Honeyquat or polyquaternium 7 would be a great addition at 2%. (If you're using honeyquat, please put that in the cool down phase as it can smell like melted plastic fish if it's warmed up too much.)

And panthenol is excellent at 2% in the heated water phase (powder) or 2% in the cool down phase (liquid).

Remember that when we add something to a product, we have to remove some of the distilled water amount to ensure it all adds up to 100% in the end. So if we add 2% silk amino acids, 10% aloe vera liquid, 2% panthenol, and 2% polyquat 7, we have to remove 16% from the distilled water amount. I'll note the changes in this recipe in bold.

MODIFIED TONER FOR DRY SKIN WITH POLYQUATERNIUM 7
HEATED WATER PHASE
53% distilled water
20% rose water or lavender hydrosol
10% aloe vera liquid
5% witch hazel
2% polyquaternium 7
2% silk amino acids
2% glycerin
2% sodium lactate
0.5% allantoin

COOL DOWN PHASE
2% panthenol
0.5% powdered cucumber extract
0.5% powdered chamomile extract
0.5% liquid Germall Plus

Measure all the heated water phase ingredients into a container and heat until 50˚C to 60˚C. Mix well, then let cool to 45˚C.

In a separate small container, weigh out your powdered extracts. Add some of the water from the heated water phase and mix well until the extracts have dissolved. Add back to the cool down phase.

Measure the liquid Germall Plus into the container, stir, then bottle in a disc cap or mister bottle.

Rejoice, for you have an awesome toner!

Let's say you want to include 2% honeyquat, 0.5% powdered 200x aloe vera, 2% Phytokeratin, and 2% panthenol, you'd be adding 6.5% to the recipe, so remove 6.5% from the distilled water amount.

MODIFIED TONER FOR DRY SKIN WITH HONEYQUAT 
HEATED WATER PHASE
62.5% distilled water
20% rose water or lavender hydrosol
5% witch hazel
2% Phytokeratin
2% glycerin
2% sodium lactate
0.5% allantoin
0.5% powdered aloe vera 200x

COOL DOWN PHASE
2% honeyquat
2% panthenol
0.5% powdered cucumber extract
0.5% powdered chamomile extract
0.5% liquid Germall Plus

For those of you with normal or oily skin, you can easily modify the recipes we made last week by following what we've done here. Add a hydrolyzed protein, aloe vera, panthenol, skin conditioner, and humectant to the simpler versions we made last week. Add up what you've added to the recipe, and remove that amount from the distilled water amount.

What modifications did you make this week? What do you think about those changes? Please share in the comments below! 

Join me next week as we modify this toner further to include some cosmeceuticals, water soluble oils, and more extracts!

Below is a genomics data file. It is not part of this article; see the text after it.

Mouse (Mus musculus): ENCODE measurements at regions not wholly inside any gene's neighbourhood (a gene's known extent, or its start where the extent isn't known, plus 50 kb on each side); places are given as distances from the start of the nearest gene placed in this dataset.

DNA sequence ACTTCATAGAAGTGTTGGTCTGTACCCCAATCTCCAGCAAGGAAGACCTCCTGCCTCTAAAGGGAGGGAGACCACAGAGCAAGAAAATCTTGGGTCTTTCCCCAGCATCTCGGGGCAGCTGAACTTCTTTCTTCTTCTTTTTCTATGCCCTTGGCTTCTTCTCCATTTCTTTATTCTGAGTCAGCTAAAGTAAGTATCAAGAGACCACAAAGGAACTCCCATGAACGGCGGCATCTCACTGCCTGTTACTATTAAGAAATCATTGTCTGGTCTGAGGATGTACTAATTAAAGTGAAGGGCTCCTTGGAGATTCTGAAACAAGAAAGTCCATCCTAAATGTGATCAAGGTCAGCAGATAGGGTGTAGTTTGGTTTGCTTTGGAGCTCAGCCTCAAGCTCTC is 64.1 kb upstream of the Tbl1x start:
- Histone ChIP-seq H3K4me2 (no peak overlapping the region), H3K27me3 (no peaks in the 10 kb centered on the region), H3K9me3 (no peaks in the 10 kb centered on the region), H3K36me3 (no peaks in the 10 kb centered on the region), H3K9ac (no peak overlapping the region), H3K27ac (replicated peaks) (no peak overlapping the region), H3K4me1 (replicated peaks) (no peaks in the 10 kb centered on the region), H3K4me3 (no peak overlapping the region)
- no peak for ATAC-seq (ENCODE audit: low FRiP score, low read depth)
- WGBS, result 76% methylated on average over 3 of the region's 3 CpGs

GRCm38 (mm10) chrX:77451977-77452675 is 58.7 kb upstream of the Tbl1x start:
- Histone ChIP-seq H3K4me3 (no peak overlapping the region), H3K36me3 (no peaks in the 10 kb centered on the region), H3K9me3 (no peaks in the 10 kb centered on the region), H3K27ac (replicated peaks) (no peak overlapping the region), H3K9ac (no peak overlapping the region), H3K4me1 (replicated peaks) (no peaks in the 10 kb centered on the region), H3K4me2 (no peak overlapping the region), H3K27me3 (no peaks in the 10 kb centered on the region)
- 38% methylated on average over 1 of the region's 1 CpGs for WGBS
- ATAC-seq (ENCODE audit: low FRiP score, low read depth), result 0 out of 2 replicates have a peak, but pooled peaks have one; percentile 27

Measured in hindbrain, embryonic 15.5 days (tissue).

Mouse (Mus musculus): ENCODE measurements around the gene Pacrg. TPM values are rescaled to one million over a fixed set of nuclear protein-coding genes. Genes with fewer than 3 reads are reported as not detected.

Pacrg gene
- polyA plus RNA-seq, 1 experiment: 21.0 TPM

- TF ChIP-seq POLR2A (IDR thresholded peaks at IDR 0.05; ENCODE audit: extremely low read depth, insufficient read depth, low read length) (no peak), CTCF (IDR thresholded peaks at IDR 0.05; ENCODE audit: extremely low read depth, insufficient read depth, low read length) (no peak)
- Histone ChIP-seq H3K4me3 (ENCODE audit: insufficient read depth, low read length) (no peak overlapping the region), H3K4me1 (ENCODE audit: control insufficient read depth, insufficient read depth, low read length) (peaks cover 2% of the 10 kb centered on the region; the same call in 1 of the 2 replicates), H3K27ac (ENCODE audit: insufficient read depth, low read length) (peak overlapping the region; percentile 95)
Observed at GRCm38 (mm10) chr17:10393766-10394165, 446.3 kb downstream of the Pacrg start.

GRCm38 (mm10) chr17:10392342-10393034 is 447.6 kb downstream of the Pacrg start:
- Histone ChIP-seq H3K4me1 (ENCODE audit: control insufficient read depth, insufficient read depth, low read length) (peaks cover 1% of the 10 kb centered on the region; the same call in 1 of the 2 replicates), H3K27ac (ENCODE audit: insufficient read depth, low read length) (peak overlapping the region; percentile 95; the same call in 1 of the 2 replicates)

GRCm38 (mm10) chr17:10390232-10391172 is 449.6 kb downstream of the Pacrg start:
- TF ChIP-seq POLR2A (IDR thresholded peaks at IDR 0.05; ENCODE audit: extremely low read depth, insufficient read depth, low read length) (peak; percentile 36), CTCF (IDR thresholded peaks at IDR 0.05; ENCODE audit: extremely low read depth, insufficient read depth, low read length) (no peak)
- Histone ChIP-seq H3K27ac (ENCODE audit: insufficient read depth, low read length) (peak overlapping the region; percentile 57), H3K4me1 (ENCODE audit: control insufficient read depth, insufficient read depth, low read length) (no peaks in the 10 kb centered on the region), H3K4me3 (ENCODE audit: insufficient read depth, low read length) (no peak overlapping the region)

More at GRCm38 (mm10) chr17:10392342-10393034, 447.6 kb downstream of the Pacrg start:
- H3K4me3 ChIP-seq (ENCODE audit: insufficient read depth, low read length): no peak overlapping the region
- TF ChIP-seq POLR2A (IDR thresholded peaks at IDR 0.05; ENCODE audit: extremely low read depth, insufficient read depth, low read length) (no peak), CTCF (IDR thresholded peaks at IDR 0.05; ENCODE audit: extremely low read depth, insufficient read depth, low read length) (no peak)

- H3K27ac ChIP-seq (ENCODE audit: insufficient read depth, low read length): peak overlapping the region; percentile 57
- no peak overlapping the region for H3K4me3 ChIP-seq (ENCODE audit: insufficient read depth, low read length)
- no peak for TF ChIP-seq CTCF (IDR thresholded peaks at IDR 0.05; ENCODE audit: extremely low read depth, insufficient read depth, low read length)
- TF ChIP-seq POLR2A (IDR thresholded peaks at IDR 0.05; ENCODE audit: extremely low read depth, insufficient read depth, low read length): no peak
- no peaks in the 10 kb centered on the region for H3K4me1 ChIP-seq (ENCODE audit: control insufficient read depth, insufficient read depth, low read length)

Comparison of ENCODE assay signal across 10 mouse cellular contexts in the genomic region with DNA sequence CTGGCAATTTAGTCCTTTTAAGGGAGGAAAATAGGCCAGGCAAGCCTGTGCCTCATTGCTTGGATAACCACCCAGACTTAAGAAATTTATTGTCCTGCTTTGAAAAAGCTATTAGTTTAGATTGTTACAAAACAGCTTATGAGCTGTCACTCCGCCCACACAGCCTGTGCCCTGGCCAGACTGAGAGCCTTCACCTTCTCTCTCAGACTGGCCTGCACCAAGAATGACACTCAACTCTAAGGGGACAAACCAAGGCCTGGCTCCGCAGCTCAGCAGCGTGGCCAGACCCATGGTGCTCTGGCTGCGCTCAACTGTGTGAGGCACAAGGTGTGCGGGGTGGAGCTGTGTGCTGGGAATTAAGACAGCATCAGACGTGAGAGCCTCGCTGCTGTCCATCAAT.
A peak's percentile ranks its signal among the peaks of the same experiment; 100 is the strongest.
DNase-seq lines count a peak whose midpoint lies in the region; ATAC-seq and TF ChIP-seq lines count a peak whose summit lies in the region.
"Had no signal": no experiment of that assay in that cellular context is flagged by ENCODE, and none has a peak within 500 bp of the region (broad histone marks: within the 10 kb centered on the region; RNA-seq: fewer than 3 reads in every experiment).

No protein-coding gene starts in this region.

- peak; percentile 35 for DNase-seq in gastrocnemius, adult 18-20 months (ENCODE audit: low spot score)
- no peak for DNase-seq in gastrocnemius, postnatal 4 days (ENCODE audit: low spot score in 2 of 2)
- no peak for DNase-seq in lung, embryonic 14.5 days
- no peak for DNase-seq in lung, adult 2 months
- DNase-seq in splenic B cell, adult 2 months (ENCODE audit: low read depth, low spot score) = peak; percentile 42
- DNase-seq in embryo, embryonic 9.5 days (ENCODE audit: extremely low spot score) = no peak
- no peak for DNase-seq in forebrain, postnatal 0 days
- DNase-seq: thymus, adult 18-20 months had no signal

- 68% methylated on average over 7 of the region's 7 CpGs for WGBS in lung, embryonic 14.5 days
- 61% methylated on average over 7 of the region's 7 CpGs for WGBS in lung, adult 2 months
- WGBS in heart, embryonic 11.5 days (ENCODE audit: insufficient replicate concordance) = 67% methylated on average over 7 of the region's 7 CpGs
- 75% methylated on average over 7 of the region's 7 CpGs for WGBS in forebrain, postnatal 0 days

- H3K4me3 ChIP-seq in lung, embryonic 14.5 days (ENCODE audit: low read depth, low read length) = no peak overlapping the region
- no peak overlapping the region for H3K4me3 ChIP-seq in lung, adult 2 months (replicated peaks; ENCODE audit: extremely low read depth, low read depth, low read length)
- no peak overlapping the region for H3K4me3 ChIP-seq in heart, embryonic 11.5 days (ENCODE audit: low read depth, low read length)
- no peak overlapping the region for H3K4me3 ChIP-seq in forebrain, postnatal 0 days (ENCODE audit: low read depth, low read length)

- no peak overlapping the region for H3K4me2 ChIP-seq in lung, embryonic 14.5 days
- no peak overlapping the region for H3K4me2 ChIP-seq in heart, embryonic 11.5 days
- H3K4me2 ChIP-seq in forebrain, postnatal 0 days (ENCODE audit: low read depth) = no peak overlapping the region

If you'd like to play along or if you've missed a post, here's a listing of the complete series...
Newbie Tuesday: We're making facial products! 
Shopping list
Equipment list
Let's start making facial cleansers! - Your skin type
Surfactants - what are they?
Meet the surfactants
pH of our surfactants
Facial products - the base recipe
Turning your cleanser into an exfoliating cleanser (part one) - physical exfoliants
Turning your cleanser into an exfoliating cleanser (part two) - physical exfoliants
Turning your cleanser into an exfoliating cleanser by adding chemical exfoliants
Modifying your facial cleanser into a foamer bottle recipe
Creating a facial toner (part one)

If there's an asterisk beside a link, it means it'll take you away from my page to a supplier of those ingredients. These are not affiliate links; I receive nothing from these companies for clicking through or buying anything. As usual, I'm sharing where I get my ingredients from awesome suppliers.

1 comment:

Susan said...

Hi Susan,
I made three toners from last week, for dry skin, each one switching up the hydrosol (Rose, Lavender, and chamomile). They are all lovely, but I do especially like the one with Rose hydrosol. I made the modified recipe with all the lovely add ins today, and it smells divine! On my face it feels nice and fresh, and leaves it feeling soft and not dry at all. It is certainly better than any store bought version (in my opinion) that I have ever tried!

Question about silk amino acid / hydrolized silk protein. In the recipe, I used a liquid version of hydrolized silk protein at 2%. If I wanted to use the silk amino acid, which is in powder form, can I add that directly to the heated phase with the allantoin? I, unfortunately, do not know the rehydration formula for the silk amino acid powder (I know, I should know this, so I will have to contact the supplier), so I decided to stick with the hydrolized silk protein as I assume you used liquid in your recipe.

P.S. I also love the combination of using this toner with the foaming face wash. The face wash rinses off beautifully, and the toner is so refreshing on the freshly cleaned skin! I use it am and pm!!